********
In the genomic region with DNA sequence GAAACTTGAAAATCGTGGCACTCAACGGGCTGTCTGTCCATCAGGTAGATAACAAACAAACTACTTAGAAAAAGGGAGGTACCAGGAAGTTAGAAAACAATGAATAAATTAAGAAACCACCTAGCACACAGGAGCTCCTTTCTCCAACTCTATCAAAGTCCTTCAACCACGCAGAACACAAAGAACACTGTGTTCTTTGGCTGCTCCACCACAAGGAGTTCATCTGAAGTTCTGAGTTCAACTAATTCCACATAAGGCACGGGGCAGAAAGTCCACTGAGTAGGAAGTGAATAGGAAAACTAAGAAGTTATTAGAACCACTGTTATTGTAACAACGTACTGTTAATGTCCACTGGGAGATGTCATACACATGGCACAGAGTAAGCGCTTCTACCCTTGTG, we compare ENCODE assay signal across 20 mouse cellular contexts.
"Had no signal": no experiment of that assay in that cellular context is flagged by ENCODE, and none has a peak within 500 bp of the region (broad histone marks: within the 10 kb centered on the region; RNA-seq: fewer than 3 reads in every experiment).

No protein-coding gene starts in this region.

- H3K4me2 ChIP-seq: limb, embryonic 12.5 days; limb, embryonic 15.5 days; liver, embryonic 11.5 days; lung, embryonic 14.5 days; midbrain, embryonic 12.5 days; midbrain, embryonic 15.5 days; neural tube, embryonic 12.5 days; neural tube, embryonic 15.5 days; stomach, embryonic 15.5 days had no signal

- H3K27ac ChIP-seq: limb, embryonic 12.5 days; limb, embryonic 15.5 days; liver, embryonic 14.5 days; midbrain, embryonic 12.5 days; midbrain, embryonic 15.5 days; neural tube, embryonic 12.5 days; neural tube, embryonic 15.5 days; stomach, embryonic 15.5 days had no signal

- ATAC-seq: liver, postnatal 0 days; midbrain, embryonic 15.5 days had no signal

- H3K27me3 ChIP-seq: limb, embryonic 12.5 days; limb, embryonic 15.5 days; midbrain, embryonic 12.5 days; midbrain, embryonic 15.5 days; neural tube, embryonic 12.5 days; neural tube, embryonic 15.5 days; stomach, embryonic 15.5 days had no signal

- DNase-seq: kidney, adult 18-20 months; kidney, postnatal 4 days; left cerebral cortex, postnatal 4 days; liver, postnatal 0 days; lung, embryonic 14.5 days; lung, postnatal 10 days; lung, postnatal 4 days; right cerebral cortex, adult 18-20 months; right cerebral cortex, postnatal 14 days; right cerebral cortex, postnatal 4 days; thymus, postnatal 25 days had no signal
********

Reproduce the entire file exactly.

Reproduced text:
In the genomic region with DNA sequence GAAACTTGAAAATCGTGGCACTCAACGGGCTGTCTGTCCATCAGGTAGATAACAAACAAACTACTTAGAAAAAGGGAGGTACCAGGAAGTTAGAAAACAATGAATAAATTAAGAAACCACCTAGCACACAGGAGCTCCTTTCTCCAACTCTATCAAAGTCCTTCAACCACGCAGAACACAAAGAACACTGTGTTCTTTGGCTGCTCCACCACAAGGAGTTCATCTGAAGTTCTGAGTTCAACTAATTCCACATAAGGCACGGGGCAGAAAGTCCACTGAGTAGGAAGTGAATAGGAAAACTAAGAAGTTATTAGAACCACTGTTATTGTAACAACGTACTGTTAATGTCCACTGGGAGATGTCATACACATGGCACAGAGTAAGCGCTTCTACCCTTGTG, we compare ENCODE assay signal across 20 mouse cellular contexts.
"Had no signal": no experiment of that assay in that cellular context is flagged by ENCODE, and none has a peak within 500 bp of the region (broad histone marks: within the 10 kb centered on the region; RNA-seq: fewer than 3 reads in every experiment).

No protein-coding gene starts in this region.

- H3K4me2 ChIP-seq: limb, embryonic 12.5 days; limb, embryonic 15.5 days; liver, embryonic 11.5 days; lung, embryonic 14.5 days; midbrain, embryonic 12.5 days; midbrain, embryonic 15.5 days; neural tube, embryonic 12.5 days; neural tube, embryonic 15.5 days; stomach, embryonic 15.5 days had no signal

- H3K27ac ChIP-seq: limb, embryonic 12.5 days; limb, embryonic 15.5 days; liver, embryonic 14.5 days; midbrain, embryonic 12.5 days; midbrain, embryonic 15.5 days; neural tube, embryonic 12.5 days; neural tube, embryonic 15.5 days; stomach, embryonic 15.5 days had no signal

- ATAC-seq: liver, postnatal 0 days; midbrain, embryonic 15.5 days had no signal

- H3K27me3 ChIP-seq: limb, embryonic 12.5 days; limb, embryonic 15.5 days; midbrain, embryonic 12.5 days; midbrain, embryonic 15.5 days; neural tube, embryonic 12.5 days; neural tube, embryonic 15.5 days; stomach, embryonic 15.5 days had no signal

- DNase-seq: kidney, adult 18-20 months; kidney, postnatal 4 days; left cerebral cortex, postnatal 4 days; liver, postnatal 0 days; lung, embryonic 14.5 days; lung, postnatal 10 days; lung, postnatal 4 days; right cerebral cortex, adult 18-20 months; right cerebral cortex, postnatal 14 days; right cerebral cortex, postnatal 4 days; thymus, postnatal 25 days had no signal